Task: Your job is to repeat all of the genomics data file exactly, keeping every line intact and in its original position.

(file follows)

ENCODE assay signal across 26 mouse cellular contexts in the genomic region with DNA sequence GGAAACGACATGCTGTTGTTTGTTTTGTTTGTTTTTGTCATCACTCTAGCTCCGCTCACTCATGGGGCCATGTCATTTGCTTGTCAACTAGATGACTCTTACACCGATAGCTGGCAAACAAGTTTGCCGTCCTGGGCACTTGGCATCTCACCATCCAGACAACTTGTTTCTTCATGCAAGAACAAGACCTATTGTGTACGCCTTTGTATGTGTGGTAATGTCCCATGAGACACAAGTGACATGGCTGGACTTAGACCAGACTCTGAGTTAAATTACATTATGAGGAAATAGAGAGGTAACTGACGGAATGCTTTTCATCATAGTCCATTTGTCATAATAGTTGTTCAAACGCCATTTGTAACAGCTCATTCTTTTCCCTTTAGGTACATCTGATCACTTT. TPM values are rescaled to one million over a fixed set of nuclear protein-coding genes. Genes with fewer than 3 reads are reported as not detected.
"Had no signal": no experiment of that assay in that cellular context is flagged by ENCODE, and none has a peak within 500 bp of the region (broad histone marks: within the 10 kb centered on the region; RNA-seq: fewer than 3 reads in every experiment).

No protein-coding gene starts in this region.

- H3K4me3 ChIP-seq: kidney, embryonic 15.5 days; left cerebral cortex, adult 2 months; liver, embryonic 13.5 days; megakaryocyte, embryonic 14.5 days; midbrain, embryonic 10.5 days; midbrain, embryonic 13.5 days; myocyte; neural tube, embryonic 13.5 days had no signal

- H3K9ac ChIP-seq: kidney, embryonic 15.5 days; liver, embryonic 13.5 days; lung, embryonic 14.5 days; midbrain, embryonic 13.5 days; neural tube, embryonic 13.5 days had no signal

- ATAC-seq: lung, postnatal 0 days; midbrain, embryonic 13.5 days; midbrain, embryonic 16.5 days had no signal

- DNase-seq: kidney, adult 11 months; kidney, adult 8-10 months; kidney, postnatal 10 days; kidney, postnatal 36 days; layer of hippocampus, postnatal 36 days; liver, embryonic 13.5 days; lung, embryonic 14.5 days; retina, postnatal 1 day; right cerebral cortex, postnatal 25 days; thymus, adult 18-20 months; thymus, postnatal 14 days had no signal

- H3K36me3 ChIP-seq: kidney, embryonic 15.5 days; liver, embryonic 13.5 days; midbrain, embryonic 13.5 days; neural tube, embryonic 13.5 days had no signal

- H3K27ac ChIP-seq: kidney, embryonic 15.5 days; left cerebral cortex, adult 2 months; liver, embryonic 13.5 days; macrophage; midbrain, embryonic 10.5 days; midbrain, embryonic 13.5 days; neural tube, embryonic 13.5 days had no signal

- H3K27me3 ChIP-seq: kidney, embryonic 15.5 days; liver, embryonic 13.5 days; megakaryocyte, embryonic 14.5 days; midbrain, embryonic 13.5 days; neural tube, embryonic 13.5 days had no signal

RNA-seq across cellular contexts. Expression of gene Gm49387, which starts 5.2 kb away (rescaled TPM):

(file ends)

ENCODE assay signal across 26 mouse cellular contexts in the genomic region with DNA sequence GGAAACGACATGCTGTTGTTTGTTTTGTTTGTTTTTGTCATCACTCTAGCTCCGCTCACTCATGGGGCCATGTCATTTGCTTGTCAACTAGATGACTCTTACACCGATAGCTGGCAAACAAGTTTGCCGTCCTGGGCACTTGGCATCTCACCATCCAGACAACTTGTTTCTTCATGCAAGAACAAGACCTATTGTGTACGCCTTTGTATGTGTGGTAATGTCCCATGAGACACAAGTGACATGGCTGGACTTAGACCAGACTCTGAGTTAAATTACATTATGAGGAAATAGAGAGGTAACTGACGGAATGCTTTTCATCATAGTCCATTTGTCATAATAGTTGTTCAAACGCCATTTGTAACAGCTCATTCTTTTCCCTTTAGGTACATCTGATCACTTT. TPM values are rescaled to one million over a fixed set of nuclear protein-coding genes. Genes with fewer than 3 reads are reported as not detected.
"Had no signal": no experiment of that assay in that cellular context is flagged by ENCODE, and none has a peak within 500 bp of the region (broad histone marks: within the 10 kb centered on the region; RNA-seq: fewer than 3 reads in every experiment).

No protein-coding gene starts in this region.

- H3K4me3 ChIP-seq: kidney, embryonic 15.5 days; left cerebral cortex, adult 2 months; liver, embryonic 13.5 days; megakaryocyte, embryonic 14.5 days; midbrain, embryonic 10.5 days; midbrain, embryonic 13.5 days; myocyte; neural tube, embryonic 13.5 days had no signal

- H3K9ac ChIP-seq: kidney, embryonic 15.5 days; liver, embryonic 13.5 days; lung, embryonic 14.5 days; midbrain, embryonic 13.5 days; neural tube, embryonic 13.5 days had no signal

- ATAC-seq: lung, postnatal 0 days; midbrain, embryonic 13.5 days; midbrain, embryonic 16.5 days had no signal

- DNase-seq: kidney, adult 11 months; kidney, adult 8-10 months; kidney, postnatal 10 days; kidney, postnatal 36 days; layer of hippocampus, postnatal 36 days; liver, embryonic 13.5 days; lung, embryonic 14.5 days; retina, postnatal 1 day; right cerebral cortex, postnatal 25 days; thymus, adult 18-20 months; thymus, postnatal 14 days had no signal

- H3K36me3 ChIP-seq: kidney, embryonic 15.5 days; liver, embryonic 13.5 days; midbrain, embryonic 13.5 days; neural tube, embryonic 13.5 days had no signal

- H3K27ac ChIP-seq: kidney, embryonic 15.5 days; left cerebral cortex, adult 2 months; liver, embryonic 13.5 days; macrophage; midbrain, embryonic 10.5 days; midbrain, embryonic 13.5 days; neural tube, embryonic 13.5 days had no signal

- H3K27me3 ChIP-seq: kidney, embryonic 15.5 days; liver, embryonic 13.5 days; megakaryocyte, embryonic 14.5 days; midbrain, embryonic 13.5 days; neural tube, embryonic 13.5 days had no signal

RNA-seq across cellular contexts. Expression of gene Gm49387, which starts 5.2 kb away (rescaled TPM):